Barclays’ big stumble: It’s time for some damage control

May 9, 2014, 3:59 PM UTC

FORTUNE — Talk of the demise of Barclays as a major player on Wall Street may be a bit premature.

While the bank announced on Thursday that it was gutting divisions, firing thousands of employees, and selling off billions of dollars in assets, it doesn’t appear to have totally given up on investment banking and trading — at least not yet. And despite the so-called “exodus” of certain “key” bankers, Lehman, err, Barclays (BCS), still has a deep bench of quality people to keep the bank in the game.

But if Barclays truly wants to remain a player on the Street, management in London needs to do a better job calming down and incentivizing its skittish staff, especially in the investment bank. The recent rapid-fire departures of their superiors, most of whom were well-liked, has been demoralizing enough for the staff. To now hear that 7,000 investment banking employees will get the axe at some point between now and 2016 has sent the anxiety level through the roof.

While the damage caused by the departures to the bank at this point remains minimal, it could quickly snowball, leading to waves of mass defections, ultimately forcing Barclays’ management to throw in the towel by default.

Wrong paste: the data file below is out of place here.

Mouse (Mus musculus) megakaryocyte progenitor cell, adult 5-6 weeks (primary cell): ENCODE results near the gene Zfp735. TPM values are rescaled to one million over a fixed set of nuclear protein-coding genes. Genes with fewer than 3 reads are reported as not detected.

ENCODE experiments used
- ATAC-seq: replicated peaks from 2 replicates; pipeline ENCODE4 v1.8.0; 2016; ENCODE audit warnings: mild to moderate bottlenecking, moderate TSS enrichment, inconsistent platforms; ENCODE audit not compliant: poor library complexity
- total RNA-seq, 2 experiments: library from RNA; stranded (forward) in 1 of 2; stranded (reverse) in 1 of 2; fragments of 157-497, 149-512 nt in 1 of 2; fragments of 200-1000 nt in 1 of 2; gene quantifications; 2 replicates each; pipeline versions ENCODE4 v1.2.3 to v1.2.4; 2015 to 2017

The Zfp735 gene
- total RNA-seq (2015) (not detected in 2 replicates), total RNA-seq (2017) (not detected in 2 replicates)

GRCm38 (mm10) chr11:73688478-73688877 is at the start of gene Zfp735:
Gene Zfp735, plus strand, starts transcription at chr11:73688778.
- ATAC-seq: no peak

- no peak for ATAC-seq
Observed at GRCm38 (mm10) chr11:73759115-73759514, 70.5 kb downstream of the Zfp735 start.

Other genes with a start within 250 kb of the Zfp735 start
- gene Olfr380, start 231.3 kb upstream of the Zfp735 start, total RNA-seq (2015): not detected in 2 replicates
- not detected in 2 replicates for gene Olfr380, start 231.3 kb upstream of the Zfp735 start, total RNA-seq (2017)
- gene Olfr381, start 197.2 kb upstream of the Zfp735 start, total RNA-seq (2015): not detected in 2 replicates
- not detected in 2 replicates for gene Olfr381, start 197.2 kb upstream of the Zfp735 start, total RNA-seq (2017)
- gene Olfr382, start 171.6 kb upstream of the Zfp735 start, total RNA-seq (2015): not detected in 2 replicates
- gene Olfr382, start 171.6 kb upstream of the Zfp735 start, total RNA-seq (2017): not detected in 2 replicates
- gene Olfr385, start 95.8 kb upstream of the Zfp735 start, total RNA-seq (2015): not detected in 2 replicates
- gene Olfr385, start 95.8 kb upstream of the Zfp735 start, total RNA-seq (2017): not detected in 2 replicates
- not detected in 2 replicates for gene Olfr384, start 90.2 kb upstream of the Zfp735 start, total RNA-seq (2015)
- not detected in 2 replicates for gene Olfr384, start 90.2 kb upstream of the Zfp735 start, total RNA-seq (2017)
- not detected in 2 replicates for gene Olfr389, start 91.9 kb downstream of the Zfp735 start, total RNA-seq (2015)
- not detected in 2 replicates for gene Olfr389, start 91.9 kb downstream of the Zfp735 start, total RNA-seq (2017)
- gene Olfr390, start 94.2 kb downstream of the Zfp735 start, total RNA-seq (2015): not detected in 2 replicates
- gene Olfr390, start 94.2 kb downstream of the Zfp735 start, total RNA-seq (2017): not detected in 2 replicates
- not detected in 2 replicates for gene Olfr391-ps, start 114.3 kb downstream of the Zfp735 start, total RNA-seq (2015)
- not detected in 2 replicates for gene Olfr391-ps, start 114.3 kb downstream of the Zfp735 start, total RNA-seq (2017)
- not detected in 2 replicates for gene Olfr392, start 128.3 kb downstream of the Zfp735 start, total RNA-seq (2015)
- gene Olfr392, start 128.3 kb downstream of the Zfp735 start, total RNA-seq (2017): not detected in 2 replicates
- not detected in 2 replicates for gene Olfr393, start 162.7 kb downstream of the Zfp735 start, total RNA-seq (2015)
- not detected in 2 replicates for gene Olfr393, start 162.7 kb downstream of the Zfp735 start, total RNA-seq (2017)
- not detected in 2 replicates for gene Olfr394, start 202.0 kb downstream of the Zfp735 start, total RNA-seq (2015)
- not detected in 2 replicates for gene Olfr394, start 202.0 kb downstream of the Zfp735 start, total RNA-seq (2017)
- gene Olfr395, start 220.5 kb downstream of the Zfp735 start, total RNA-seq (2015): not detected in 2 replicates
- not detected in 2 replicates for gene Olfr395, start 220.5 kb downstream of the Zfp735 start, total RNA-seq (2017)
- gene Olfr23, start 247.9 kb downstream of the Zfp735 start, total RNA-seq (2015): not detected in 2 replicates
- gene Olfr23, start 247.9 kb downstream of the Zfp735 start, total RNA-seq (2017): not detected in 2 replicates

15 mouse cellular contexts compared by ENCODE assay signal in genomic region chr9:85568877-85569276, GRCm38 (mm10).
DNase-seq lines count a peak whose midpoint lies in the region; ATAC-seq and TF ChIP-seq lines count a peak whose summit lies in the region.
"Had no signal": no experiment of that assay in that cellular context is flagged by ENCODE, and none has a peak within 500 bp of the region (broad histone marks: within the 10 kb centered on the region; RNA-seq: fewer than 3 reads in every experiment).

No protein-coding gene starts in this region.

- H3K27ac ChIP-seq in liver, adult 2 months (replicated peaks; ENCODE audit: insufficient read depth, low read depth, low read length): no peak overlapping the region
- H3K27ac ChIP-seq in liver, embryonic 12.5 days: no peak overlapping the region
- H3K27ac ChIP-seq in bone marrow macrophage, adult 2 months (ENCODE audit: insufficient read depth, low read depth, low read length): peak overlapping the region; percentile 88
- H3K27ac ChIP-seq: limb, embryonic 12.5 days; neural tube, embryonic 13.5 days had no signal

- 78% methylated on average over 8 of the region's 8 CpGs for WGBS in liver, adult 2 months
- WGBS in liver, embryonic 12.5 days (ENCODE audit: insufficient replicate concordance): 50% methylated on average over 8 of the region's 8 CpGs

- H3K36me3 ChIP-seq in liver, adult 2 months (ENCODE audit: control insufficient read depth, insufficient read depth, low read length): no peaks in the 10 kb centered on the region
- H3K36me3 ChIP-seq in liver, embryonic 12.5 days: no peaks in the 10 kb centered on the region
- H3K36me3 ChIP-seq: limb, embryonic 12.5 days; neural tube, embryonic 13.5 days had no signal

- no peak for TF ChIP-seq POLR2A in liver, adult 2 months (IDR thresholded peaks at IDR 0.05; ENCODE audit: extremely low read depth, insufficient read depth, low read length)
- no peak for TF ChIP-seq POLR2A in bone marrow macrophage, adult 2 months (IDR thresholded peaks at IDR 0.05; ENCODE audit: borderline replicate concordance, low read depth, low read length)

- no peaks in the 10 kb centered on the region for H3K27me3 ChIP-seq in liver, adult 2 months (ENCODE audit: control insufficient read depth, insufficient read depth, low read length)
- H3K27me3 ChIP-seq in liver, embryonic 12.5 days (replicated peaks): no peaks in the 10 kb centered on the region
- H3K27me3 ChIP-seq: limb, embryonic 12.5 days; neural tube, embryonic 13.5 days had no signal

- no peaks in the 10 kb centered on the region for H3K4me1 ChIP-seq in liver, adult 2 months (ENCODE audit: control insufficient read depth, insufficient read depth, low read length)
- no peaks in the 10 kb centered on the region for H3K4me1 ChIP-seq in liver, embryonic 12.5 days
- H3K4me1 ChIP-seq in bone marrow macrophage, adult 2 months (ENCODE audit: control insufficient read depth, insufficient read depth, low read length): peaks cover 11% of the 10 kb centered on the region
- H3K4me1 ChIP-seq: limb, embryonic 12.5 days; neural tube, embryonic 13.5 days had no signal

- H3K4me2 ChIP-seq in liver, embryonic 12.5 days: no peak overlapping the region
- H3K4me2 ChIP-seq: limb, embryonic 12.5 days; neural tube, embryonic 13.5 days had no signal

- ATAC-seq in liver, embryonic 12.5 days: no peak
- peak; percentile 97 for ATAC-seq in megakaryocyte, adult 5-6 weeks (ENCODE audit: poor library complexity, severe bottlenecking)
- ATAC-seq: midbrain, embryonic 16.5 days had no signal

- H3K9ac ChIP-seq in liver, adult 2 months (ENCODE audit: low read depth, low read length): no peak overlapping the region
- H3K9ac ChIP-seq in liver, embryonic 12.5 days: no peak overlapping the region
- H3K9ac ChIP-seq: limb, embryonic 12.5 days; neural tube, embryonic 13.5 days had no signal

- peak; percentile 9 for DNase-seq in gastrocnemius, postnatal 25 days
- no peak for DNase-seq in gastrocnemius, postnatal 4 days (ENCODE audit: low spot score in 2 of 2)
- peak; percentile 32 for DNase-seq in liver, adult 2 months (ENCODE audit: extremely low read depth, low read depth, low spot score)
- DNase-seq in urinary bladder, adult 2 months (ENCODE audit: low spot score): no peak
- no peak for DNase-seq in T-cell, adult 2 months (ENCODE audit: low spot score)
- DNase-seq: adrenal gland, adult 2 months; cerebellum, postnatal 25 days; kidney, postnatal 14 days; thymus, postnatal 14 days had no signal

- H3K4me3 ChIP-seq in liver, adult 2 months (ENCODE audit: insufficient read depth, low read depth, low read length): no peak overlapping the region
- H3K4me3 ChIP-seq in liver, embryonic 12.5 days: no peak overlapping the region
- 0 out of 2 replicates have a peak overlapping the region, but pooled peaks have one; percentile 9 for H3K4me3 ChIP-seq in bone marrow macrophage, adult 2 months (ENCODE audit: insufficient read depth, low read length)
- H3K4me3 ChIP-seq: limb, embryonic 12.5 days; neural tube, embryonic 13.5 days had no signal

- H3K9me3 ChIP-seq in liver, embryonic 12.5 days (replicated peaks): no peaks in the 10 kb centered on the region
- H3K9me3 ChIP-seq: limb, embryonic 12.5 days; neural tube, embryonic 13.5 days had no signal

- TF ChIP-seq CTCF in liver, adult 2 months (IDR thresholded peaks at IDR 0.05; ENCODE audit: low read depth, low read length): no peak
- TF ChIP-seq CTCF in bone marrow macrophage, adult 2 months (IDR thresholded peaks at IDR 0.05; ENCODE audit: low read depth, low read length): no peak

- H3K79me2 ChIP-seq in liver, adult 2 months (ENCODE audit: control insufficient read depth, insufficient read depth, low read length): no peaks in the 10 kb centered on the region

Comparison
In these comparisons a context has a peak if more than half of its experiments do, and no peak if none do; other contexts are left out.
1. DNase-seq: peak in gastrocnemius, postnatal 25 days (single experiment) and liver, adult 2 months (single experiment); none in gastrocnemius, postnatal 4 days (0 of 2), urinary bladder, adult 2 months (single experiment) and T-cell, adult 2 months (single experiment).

On Thursday, Barclays finally revealed its much-anticipated reorganization plan. Like so many banks on Wall Street, Barclays said it would be slimming down, cutting costs and refocusing on its “core” businesses. The whole thing felt very post-financial crisis when banks like Citigroup (C), UBS (UBS), and others announced major overhauls to boost profitability and exit loss-making divisions.

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Among the various goals and changes Barclays announced was a commitment to cut some 1.7 billion pounds ($2.8 billion) in annual expenses. To do that, it will be laying off some 14,000 people by December — 10% of its workforce. It will then cut another 5,000 people by the end of 2016. Barclays also said it will be taking assets it no longer wants to own and placing them in a “bad bank,” where they will be “unwound” (sold off) over several years.

Unfortunately, Barclays wasn’t very forthcoming with details. For example, the bank announced all this carnage and yet left its employees in the dark as to whether or not they would be targeted for deletion. Whole divisions were left in limbo as employees speculated as to whether they would be shoved in the bad bank or if they would be saved.